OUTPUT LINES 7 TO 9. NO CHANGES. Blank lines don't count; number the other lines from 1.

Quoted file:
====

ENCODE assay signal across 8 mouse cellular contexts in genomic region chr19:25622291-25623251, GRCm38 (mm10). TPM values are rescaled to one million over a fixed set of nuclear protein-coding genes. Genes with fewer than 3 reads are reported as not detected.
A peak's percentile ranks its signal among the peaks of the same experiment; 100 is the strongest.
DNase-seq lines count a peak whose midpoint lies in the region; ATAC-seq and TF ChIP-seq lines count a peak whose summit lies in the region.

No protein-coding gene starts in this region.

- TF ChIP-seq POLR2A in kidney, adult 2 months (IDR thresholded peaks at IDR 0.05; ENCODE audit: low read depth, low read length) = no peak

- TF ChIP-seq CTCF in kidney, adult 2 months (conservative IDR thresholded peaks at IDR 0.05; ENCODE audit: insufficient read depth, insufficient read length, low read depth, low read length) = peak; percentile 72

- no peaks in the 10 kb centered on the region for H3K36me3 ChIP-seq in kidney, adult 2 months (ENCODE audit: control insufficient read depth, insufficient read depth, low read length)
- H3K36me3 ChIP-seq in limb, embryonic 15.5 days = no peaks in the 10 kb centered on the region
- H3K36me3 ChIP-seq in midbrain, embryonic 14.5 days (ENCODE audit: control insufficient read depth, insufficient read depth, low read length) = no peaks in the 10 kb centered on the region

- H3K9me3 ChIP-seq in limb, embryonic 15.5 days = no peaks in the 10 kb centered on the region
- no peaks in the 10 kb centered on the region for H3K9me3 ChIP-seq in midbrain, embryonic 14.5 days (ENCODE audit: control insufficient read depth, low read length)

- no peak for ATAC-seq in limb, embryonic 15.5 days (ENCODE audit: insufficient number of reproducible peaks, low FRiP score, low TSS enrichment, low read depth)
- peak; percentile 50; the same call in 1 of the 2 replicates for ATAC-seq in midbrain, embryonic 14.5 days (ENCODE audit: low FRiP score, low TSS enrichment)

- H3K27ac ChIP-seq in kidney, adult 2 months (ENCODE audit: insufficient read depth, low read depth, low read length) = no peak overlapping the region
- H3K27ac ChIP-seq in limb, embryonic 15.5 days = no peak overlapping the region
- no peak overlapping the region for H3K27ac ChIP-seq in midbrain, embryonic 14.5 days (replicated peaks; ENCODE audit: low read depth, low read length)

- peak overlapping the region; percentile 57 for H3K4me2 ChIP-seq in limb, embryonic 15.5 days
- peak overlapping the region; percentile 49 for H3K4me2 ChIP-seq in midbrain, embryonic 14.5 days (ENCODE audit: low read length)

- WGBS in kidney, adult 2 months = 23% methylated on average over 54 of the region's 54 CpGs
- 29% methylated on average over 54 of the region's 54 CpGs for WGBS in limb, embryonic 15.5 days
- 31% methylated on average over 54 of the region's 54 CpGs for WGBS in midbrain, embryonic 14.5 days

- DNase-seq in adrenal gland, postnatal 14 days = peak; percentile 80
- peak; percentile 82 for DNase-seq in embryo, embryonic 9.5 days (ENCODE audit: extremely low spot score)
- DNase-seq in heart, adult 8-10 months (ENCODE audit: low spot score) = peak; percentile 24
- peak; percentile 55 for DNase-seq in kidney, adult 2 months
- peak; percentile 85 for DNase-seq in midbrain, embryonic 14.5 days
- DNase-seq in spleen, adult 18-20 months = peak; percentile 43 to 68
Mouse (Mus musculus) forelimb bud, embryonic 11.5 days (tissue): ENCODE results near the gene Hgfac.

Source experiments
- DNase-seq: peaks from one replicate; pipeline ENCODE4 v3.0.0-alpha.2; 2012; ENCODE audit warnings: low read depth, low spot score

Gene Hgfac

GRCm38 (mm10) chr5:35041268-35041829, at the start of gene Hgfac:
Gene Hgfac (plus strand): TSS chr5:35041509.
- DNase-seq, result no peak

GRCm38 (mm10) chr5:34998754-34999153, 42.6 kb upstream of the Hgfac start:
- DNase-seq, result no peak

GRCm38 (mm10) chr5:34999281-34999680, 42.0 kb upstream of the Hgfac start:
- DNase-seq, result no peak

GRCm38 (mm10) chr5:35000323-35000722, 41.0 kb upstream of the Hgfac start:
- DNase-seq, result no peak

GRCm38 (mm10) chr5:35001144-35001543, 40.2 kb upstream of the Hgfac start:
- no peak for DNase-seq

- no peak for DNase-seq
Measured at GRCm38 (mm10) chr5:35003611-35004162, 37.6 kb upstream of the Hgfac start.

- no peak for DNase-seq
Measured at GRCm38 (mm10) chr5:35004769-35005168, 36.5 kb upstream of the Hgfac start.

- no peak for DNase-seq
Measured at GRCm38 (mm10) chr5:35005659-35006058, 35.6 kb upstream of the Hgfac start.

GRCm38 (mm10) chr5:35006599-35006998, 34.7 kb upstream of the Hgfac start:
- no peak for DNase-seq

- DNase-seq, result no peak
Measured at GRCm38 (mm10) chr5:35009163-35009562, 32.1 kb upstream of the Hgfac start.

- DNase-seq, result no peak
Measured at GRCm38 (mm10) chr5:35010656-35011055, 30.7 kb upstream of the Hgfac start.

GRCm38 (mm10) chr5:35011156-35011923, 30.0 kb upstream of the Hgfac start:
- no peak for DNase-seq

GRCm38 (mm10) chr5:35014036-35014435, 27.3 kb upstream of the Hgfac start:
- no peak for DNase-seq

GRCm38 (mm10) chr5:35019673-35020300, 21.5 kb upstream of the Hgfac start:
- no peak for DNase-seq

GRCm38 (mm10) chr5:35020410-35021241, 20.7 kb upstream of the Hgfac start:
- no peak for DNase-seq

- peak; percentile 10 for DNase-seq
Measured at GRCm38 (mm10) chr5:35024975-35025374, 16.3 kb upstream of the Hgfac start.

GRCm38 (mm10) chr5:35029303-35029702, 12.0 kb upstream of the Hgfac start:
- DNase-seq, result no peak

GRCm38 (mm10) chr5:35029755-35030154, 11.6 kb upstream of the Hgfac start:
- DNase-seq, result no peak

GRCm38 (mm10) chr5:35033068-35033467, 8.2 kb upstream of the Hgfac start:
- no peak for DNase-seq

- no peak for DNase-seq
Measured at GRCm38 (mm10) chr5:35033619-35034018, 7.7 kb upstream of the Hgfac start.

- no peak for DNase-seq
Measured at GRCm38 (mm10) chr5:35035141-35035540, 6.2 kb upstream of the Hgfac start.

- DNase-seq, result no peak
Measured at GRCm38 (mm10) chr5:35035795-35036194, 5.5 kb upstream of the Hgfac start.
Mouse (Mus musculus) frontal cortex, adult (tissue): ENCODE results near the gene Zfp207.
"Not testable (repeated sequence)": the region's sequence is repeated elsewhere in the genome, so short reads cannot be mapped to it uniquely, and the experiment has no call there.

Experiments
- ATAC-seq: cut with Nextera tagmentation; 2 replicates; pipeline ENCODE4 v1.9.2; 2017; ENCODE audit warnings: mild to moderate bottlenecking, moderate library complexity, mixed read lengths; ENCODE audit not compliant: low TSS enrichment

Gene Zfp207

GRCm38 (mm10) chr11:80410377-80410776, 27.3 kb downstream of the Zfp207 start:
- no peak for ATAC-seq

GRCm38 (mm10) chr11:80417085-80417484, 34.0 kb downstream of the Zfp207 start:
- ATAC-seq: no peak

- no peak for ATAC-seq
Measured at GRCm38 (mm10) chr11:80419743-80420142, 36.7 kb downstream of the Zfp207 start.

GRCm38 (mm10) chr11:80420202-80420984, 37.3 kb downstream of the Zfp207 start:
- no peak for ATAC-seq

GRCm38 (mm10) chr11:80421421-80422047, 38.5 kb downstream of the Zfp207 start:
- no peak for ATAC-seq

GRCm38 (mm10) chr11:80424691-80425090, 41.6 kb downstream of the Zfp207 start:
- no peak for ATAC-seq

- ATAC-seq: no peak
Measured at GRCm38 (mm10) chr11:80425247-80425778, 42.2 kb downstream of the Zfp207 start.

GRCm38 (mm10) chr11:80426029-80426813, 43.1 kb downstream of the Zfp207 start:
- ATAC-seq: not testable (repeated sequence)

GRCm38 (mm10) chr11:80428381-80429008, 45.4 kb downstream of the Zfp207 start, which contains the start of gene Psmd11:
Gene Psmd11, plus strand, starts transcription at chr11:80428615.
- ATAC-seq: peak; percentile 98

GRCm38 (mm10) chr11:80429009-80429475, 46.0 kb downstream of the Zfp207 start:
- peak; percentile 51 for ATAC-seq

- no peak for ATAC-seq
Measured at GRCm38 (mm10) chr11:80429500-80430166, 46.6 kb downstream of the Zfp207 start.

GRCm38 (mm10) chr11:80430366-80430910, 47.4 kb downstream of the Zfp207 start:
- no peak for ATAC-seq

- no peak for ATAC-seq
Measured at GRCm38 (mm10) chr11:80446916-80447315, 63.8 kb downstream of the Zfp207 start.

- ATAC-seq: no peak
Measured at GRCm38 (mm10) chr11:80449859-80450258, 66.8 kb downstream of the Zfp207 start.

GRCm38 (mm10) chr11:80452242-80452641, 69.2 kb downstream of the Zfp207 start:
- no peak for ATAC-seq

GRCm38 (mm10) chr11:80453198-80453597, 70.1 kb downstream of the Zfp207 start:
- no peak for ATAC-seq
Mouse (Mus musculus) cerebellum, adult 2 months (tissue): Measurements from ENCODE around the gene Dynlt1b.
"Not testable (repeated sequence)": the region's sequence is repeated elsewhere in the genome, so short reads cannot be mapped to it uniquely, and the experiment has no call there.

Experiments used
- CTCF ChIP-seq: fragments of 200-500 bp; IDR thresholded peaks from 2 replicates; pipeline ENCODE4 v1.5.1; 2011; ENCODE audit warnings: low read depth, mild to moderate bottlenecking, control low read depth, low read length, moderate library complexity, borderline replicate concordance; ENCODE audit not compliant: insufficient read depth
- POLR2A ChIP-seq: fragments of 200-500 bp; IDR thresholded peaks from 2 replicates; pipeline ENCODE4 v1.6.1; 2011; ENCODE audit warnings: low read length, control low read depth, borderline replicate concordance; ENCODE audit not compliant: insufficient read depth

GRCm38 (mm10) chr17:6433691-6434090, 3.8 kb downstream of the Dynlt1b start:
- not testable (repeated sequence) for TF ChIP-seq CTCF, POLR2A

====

- no peaks in the 10 kb centered on the region for H3K36me3 ChIP-seq in kidney, adult 2 months (ENCODE audit: control insufficient read depth, insufficient read depth, low read length)
- H3K36me3 ChIP-seq in limb, embryonic 15.5 days = no peaks in the 10 kb centered on the region
- H3K36me3 ChIP-seq in midbrain, embryonic 14.5 days (ENCODE audit: control insufficient read depth, insufficient read depth, low read length) = no peaks in the 10 kb centered on the region